A 2007 notice stated, “In 2001, Lane County Land Management notified you that the two-story structure… had been built with neither land use nor building approvals,” and “the permit was not issued and expired-by-limit on April 13, 2005.” A May 2022 notice stated, “building permit BP01-00502 for the primary dwelling has expired and… there is no record of a Temporary Certificate of Occupancy.” 

On August 21, 2023, a notice of financial penalty of $780 per day, reduced from “up to $2,000/day,” was issued, following the direction to staff from three commissioners, as noted above. Currently, a local real estate agent is advertising showings of the unpermitted, 8,900-square-foot, four-story building for $1,399,000, ignoring a “no trespassing” sign the county has posted for public safety reasons.

County residents should be concerned about the liability the three conservative commissioners have imposed on us by inexcusably enabling ongoing dismissiveness of county laws by one individual. Those commissioners’ actions indicate their own disregard for the interests of the county they were elected to protect.

Lauri Segel



Two takeaways from the very public humiliation of the wildly outclassed Portland State football team (Oregon 81, PSU 7 on Sept. 2): College football needs a mercy rule. First team to a 40-point lead, the game is over. Go tailgate and savor your victory.

Whatever happened to consideration and sportsmanship?

Max Smith

Junction City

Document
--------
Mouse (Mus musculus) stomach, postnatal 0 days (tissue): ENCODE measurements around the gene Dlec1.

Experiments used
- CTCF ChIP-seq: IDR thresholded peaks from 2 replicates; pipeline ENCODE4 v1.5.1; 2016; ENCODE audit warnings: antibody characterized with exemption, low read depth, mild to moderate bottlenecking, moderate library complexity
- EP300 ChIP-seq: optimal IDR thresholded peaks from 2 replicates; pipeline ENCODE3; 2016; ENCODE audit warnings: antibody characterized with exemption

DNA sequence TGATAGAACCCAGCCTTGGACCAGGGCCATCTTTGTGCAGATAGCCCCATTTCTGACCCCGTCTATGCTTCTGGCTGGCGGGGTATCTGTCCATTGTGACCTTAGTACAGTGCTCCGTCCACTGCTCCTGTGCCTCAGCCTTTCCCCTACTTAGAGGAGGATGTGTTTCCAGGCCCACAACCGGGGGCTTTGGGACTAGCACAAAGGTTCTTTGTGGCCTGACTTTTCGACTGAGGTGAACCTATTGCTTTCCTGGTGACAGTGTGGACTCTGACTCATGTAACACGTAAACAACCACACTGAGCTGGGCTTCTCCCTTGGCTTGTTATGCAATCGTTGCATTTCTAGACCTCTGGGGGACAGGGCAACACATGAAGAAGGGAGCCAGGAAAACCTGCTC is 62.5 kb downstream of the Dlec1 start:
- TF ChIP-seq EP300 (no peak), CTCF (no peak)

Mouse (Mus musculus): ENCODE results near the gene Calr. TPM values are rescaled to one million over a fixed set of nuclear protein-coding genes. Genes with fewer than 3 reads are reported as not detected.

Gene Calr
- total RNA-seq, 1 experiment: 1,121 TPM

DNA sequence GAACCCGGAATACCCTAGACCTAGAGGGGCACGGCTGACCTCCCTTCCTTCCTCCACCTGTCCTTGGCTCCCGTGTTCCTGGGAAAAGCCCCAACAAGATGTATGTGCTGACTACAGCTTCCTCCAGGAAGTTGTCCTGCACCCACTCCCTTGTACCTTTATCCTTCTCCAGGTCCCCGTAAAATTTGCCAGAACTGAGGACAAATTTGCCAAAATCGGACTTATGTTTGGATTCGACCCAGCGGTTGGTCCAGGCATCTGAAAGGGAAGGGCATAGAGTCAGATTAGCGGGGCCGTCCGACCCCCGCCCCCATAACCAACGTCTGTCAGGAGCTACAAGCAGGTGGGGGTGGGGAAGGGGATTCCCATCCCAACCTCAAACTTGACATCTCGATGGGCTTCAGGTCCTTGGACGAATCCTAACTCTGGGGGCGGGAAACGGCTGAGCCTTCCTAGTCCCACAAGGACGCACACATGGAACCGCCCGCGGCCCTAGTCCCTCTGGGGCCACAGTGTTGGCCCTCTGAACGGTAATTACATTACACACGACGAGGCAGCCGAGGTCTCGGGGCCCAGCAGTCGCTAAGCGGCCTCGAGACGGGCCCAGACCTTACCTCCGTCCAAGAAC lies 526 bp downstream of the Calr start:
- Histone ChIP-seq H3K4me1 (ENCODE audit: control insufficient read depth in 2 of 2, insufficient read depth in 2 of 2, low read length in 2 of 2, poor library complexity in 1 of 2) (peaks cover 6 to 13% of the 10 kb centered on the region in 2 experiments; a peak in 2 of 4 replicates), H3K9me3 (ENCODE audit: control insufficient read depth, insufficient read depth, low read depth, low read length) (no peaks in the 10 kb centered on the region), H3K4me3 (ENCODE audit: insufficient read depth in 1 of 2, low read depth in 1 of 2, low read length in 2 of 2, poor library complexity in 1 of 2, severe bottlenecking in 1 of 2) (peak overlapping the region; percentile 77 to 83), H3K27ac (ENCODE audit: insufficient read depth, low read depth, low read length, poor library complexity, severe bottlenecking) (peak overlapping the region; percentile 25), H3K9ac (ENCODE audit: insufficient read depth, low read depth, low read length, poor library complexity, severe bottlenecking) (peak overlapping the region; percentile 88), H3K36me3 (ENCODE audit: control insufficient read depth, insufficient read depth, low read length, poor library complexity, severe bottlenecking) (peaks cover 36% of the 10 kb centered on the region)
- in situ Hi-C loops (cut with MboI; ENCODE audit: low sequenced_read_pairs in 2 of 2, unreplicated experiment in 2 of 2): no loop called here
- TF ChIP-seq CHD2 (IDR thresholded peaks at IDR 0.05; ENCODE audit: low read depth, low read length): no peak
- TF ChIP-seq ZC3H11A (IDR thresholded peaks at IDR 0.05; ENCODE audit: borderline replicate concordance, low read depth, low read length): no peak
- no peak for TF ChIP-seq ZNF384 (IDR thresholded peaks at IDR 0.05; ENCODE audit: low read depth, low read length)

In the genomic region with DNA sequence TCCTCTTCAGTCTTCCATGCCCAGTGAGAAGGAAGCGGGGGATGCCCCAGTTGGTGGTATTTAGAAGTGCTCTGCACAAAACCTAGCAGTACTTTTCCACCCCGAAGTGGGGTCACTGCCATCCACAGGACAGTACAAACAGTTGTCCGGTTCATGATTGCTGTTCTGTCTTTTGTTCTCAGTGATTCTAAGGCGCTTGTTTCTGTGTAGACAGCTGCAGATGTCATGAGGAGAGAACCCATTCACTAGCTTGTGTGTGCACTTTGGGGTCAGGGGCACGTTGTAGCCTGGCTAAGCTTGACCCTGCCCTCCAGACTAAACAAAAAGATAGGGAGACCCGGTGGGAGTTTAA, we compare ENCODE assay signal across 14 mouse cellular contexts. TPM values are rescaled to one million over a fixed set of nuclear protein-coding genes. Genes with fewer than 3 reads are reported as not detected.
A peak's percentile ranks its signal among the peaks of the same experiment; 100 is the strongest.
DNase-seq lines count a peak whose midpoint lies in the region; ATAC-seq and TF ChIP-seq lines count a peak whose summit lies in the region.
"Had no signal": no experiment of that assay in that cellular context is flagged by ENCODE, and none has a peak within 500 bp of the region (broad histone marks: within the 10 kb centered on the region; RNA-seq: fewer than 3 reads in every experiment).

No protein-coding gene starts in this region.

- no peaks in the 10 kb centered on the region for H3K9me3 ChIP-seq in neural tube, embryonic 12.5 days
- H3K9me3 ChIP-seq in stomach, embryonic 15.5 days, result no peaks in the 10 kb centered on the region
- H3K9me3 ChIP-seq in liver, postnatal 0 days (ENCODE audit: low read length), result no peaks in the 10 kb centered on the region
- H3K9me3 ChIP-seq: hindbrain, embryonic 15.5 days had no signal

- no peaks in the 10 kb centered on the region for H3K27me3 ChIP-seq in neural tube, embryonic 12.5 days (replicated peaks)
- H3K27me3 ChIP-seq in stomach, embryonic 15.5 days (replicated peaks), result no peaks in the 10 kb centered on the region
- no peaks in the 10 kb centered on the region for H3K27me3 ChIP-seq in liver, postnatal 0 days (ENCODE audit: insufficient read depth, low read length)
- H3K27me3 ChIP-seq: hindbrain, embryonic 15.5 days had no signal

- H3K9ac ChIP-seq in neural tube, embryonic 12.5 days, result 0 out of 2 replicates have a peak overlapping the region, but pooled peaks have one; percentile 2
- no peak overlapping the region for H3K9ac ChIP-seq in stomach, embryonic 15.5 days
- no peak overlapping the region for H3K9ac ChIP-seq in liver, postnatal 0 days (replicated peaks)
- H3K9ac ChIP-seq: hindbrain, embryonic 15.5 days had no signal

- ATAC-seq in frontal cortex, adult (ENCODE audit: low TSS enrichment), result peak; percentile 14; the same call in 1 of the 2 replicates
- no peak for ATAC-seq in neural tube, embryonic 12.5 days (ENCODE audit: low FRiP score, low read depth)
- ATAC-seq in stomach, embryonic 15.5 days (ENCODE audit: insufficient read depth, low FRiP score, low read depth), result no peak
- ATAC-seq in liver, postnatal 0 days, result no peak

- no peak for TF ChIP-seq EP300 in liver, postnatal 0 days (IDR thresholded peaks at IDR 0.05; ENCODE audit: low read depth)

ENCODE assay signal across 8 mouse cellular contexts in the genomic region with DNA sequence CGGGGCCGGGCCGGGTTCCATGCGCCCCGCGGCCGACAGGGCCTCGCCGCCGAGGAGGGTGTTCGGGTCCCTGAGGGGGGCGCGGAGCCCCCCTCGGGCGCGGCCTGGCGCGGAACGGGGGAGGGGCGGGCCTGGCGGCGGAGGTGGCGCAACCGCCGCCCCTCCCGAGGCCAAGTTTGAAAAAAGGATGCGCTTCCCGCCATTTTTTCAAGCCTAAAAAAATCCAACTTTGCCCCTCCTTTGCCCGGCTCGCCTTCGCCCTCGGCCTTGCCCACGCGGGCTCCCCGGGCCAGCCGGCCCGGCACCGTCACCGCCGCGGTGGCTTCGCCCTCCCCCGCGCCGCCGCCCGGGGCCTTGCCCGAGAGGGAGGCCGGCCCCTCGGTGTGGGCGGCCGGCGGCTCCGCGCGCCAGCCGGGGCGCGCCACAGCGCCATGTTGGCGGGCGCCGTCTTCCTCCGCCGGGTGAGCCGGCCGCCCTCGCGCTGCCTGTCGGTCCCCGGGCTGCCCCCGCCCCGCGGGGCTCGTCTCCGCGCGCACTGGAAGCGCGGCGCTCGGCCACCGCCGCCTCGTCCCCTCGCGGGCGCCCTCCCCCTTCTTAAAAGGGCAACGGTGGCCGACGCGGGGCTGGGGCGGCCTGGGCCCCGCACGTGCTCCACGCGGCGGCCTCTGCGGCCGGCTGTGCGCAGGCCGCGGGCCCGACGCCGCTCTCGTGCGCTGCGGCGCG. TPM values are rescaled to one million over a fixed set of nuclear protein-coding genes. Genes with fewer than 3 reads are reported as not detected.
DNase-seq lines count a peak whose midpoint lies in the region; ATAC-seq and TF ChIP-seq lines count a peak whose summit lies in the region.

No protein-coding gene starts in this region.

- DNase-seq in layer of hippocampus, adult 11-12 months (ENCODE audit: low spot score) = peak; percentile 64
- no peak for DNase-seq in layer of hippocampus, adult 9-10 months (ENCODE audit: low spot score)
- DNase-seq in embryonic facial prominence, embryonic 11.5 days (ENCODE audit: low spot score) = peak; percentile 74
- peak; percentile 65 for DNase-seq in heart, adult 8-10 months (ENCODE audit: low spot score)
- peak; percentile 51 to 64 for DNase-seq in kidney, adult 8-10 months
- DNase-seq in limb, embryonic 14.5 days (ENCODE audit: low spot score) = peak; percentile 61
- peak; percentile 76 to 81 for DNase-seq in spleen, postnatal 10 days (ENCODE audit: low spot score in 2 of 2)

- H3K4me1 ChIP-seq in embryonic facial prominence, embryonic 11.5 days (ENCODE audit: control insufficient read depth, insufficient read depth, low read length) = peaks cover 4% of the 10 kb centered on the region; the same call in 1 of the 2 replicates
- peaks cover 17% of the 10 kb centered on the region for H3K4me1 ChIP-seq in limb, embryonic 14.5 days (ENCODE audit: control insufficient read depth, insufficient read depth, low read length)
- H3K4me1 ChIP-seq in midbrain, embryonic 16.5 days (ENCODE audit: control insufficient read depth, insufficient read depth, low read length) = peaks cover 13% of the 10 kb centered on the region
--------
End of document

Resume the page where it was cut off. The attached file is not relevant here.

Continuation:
I understand the city and county governments are debating whether to finance a stadium facility for the Ems, although I wasn’t able to see any documentation about this transaction on the city of Eugene website. Some argue that supporting sports franchises helps the community and are culturally valuable institutions. However, this franchise would siphon local money out of our community into the pockets of the Elmore Sports Group, which has no real stake in our resilience and sustainability.

Academic research shows that no benefit comes to city economic development. A 2008 article in Policy Perspectives says, “Across the nation, franchises have argued that building a new stadium will lead to economic development in the form of increased incomes, jobs and tax revenues. However, the preponderance of academic research has disputed these claims… Stadiums seeking franchises are now shying away from making economic development claims in light of the strong research findings.”

Clare Strawn



Grass roots Civic Stadium supporters battled for years to save the stadium. Eventually, they convinced 4J School Board to sell the stadium to the city, who sold it to Eugene Civic Alliance. Then, on a sorry day in July 2015, our precious stadium burned to the ground. We lost our stadium!

One of the concerns about a new stadium is that MiLB will drop the Emeralds and move to another town. So what! Guess what? It happened in 1974, and thanks to Hugh Luby and others we fielded an independent team that won the 1974 Northwest League baseball pennant. 

Another concern is that the new stadium might not be utilized year round. At Civic Stadium a huge funeral was attended by hundreds, Eugene high school held graduation ceremonies there, the Eugene Bombers played football there, and the Eugene Rodeo was held there. The possibilities are endless for interesting events that could be held at a new stadium. 

Another concern: It will lower real estate prices for nearby homes. College Hill overlooking the old stadium didn’t lose house values; in fact, it has always been a popular place to live.

 Once built, the new Civic Stadium would serve thousands of hard working Eugene tax-paying citizens who love baseball, who love safe reasonably priced family entertainment, who love a beer, who love a hot dog smothered in ketchup and mustard and who love to have fun.

Build it.

Joe R. Blakely